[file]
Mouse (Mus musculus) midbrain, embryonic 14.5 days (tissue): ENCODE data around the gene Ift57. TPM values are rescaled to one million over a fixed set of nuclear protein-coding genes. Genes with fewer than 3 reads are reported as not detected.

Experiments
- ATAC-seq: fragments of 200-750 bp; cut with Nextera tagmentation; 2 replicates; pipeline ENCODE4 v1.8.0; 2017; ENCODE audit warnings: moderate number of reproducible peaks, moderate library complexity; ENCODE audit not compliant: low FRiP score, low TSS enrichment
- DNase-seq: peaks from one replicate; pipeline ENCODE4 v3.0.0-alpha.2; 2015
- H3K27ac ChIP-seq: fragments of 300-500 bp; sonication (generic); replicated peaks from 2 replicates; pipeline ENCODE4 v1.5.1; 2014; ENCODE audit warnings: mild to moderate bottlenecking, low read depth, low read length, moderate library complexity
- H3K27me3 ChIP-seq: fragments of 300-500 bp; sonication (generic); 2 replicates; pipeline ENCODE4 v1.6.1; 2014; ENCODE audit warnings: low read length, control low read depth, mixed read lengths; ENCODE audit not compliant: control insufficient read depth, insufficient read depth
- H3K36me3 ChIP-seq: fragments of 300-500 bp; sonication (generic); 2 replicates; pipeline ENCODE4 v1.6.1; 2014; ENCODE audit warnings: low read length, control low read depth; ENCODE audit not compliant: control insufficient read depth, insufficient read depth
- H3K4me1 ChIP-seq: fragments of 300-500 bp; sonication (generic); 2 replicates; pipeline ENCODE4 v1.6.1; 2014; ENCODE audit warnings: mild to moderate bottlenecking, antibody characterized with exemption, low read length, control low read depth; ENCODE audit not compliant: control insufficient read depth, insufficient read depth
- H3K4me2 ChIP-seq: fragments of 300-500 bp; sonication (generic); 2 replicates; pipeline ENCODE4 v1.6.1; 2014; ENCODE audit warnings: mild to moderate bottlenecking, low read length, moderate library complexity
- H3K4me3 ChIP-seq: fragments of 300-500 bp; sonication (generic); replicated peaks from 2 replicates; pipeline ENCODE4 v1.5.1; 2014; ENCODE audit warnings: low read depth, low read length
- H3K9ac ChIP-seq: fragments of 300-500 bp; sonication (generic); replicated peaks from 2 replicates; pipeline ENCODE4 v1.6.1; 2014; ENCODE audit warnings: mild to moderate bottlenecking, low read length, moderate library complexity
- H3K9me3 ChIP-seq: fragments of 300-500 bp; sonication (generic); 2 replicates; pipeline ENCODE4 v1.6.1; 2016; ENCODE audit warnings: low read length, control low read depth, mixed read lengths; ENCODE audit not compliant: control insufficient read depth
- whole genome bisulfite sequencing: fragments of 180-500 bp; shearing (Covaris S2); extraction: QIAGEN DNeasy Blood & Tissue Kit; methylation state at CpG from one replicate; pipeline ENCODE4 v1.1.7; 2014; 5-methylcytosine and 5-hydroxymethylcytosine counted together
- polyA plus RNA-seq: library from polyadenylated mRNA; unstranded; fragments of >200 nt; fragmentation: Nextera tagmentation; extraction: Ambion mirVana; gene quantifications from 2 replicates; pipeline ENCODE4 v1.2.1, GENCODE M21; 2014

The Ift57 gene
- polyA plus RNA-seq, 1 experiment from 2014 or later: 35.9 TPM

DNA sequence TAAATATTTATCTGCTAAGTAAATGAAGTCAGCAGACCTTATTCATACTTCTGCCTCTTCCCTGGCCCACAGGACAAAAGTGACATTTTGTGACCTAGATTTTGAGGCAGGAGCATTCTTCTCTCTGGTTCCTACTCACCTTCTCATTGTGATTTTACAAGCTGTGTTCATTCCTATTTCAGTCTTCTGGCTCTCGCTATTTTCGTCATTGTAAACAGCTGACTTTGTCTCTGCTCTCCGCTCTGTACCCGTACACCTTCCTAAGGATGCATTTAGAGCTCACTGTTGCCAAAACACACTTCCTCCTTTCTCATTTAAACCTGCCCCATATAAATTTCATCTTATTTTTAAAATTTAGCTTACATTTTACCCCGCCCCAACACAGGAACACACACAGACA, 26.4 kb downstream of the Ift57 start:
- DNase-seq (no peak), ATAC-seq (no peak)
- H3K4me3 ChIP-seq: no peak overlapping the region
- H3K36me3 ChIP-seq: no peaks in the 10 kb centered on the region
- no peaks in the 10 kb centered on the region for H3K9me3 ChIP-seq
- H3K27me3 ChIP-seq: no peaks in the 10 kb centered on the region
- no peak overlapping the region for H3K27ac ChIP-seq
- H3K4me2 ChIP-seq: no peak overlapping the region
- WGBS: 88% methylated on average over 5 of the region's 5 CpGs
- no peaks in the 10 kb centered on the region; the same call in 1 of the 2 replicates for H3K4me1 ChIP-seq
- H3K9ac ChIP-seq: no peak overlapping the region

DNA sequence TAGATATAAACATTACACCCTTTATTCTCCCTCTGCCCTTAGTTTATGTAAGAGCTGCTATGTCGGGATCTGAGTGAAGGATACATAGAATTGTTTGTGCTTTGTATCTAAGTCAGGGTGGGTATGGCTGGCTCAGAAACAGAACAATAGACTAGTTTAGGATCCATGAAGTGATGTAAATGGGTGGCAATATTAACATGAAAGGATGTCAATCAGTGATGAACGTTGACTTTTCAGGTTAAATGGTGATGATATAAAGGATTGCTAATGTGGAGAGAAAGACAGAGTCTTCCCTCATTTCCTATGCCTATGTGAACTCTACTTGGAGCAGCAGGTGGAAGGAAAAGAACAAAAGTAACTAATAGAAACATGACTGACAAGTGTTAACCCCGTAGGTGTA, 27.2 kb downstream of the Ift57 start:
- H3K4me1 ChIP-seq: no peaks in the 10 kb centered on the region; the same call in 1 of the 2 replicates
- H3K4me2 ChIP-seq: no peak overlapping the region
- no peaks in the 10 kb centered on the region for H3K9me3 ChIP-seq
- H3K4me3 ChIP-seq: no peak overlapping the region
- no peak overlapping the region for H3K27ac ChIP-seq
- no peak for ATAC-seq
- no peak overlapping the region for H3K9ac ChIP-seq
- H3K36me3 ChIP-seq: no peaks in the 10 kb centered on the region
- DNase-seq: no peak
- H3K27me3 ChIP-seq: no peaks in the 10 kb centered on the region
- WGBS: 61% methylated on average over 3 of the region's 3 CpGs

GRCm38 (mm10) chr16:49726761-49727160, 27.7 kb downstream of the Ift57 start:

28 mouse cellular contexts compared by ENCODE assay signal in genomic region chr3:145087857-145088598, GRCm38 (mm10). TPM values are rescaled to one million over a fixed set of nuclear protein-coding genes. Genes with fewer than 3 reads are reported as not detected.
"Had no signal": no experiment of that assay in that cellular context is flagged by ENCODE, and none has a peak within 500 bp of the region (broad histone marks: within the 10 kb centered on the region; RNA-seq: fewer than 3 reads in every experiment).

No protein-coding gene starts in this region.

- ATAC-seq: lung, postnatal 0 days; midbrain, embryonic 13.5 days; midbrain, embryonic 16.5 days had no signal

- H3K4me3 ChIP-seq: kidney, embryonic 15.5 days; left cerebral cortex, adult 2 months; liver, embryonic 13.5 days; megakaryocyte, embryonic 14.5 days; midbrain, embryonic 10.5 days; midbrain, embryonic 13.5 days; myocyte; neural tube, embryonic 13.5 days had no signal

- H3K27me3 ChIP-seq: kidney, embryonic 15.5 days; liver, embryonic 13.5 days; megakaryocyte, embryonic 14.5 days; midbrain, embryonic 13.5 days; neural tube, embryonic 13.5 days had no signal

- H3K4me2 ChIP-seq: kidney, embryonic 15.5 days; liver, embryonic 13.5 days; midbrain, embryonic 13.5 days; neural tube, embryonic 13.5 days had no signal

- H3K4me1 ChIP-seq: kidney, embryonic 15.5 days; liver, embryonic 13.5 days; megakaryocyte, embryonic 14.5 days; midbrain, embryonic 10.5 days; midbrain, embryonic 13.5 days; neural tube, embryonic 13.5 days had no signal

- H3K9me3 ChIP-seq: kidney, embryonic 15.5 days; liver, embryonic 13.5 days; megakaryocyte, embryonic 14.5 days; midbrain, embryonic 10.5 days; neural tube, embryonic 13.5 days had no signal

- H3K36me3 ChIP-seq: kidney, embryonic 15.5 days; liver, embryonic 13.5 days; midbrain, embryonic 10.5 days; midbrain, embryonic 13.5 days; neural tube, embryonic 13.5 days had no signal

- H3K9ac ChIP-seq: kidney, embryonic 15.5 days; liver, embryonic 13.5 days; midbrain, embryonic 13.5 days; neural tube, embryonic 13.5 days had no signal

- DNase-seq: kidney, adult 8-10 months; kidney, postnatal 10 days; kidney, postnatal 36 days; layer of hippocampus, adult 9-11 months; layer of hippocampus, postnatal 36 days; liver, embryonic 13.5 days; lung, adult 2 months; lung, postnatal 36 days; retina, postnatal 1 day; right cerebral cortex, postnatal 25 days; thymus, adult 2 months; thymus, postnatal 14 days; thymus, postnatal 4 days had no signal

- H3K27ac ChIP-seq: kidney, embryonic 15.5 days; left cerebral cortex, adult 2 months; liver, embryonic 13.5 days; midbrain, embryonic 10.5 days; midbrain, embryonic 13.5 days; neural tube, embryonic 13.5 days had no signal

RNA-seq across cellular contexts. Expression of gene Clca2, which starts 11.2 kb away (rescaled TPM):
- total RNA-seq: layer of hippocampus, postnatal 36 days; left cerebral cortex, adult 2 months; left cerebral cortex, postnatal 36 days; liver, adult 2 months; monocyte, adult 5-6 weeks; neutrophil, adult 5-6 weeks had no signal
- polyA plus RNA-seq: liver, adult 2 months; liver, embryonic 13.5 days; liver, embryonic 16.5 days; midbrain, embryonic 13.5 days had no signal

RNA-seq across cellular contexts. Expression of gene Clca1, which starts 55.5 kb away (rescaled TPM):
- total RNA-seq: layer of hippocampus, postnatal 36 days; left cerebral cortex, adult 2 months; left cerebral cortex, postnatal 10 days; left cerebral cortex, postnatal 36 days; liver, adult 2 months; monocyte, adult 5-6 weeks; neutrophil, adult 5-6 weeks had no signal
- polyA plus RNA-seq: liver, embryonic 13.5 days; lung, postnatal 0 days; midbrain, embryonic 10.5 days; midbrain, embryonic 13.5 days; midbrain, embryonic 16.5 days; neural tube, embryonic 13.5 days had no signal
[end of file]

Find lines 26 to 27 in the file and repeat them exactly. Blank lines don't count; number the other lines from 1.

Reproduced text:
- no peaks in the 10 kb centered on the region; the same call in 1 of the 2 replicates for H3K4me1 ChIP-seq
- H3K9ac ChIP-seq: no peak overlapping the region